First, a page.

Meatpacking District Will Get a Makeover

meat_packing_plaza.jpg
A rendering of the proposed Gansevoort Plaza, looking southbound.


Major public space improvements are on the drawing board for Lower Manhattan's old Meat-Packing District. Ian Dutton, Houston Street bike safety organizer, professional airline pilot and Streetsblog reader has the report: 

Last year, community groups came together as the Greater Gansevoort Urban Improvement Project to develop a vision to rein in chaotic traffic and create a great new public space for Lower Manhattan's old Meatpacking District. Only a few months later -- a virtual blink of the eye by city bureaucracy standards -- New York City's Dept. of Transportation has already stepped forward with a detailed plan that would create a new public plaza, a buffered bike lane, simplified pedestrian crossings, and a new road configuration designed to reduce the area's traffic chaos (download the plan here).

As Mayor Bloomberg's congestion pricing plan stalls in Albany gridlock, DOT's Office of Alternative Modes is showing one way for City Hall to take control of New York City's streets regardless of what Sheldon Silver or any other New York State Assembly member has to say about it.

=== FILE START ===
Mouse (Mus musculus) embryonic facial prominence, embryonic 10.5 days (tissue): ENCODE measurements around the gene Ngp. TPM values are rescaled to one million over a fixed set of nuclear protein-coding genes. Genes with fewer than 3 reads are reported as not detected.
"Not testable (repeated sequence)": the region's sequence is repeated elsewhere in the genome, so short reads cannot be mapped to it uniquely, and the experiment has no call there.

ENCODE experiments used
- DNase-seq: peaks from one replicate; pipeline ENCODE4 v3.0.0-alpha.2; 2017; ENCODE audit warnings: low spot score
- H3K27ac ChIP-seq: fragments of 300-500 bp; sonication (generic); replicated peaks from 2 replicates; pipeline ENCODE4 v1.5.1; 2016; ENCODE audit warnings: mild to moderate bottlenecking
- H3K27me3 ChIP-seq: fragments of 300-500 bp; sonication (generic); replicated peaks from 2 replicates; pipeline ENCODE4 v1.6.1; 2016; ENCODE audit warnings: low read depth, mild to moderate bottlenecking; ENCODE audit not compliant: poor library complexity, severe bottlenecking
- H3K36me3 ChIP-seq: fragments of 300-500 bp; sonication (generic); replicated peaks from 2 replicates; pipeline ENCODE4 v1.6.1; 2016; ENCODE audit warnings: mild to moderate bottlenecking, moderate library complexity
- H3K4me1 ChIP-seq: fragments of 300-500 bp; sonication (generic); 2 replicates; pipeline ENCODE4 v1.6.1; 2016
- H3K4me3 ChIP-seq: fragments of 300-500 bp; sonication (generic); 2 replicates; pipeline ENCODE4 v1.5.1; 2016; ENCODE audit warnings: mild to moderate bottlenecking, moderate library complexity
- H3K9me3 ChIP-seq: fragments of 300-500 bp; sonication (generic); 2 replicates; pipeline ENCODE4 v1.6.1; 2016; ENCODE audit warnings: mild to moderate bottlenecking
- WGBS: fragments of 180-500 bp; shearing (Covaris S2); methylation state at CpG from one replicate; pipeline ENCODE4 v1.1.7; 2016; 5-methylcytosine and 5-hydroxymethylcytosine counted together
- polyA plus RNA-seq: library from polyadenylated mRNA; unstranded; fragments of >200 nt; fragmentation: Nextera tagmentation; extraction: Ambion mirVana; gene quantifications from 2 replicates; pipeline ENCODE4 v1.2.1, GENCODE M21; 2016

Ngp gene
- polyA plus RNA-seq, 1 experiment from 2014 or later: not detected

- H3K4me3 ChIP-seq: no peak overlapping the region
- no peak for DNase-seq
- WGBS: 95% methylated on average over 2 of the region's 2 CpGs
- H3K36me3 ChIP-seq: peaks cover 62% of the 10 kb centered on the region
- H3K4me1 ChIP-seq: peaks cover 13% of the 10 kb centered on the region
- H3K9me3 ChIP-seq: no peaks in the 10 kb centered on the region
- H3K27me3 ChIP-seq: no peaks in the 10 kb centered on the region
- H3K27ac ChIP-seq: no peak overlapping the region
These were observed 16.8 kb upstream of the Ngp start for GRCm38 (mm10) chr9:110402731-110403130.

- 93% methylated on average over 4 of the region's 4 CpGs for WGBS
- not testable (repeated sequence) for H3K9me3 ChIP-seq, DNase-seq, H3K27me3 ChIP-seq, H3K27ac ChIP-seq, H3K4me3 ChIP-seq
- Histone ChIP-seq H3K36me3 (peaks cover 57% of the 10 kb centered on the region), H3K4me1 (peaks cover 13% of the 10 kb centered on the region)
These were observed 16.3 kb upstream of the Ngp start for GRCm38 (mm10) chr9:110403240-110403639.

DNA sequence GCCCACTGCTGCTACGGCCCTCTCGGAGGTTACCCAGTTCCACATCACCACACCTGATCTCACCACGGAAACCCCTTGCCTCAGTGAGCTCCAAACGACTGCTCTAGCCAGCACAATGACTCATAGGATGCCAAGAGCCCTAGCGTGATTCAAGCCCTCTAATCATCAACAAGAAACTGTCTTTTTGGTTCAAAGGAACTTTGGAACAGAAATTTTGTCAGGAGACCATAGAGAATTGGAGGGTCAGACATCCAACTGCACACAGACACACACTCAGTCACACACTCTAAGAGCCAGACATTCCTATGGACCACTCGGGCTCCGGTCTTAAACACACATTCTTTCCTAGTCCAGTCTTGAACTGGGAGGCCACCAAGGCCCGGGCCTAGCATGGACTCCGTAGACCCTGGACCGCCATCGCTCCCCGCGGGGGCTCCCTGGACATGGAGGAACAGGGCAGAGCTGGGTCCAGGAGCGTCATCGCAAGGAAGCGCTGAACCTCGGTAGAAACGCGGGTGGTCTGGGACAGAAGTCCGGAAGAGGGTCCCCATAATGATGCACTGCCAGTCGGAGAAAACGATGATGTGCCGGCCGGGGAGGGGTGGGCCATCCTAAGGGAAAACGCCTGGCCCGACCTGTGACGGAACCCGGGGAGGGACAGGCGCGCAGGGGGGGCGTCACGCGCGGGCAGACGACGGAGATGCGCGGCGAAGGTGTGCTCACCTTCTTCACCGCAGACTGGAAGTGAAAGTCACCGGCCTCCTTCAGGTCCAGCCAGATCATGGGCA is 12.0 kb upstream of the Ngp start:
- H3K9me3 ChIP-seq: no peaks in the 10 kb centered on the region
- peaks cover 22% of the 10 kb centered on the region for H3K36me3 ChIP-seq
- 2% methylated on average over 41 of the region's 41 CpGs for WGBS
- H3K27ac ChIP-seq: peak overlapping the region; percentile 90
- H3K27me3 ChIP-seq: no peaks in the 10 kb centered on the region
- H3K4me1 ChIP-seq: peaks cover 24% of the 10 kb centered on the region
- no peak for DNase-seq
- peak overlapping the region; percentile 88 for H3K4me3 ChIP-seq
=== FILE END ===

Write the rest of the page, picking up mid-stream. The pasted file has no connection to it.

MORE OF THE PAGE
DOT presented its renovation plan for the intersection of Ninth Ave. and 14th St. to Manhattan Community Board 4 on Wednesday evening. Ryan Russo, DOT's Director for Street Management and Safety, explained that the agency is taking advantage of a scheduled repaving of Ninth Ave. in mid-July to respond to long-standing community request to remove the two-block northbound contra-flow traffic lane from the avenue, which has been blamed for several pedestrian fatalities, most recently in February.

DOT's plan also includes the conversion of one southbound lane on Ninth Ave. to a buffered-bike lane. The expectation is that by year's end, this bike lane will extend down Hudson St. and Bleecker St., eventually linking up with the recently-approved Bleecker St. bike lane, providing a continuous bike route across Lower Manhattan, all the way to the East Village.

Russo explained that there are many collateral benefits of removing the northbound lane and reconfiguring southbound traffic. Most notably, DOT is creating a 4,500 sq. ft. plaza just above 14th Street. To the east of this plaza will be two traffic lanes and the new bike lane. To the west will be a single lane for traffic making the right turn onto westbound 14th Street. The new plaza island also breaks up the lengthy, treacherous 120' crosswalk into two manageable crossings of 34' and 24'.



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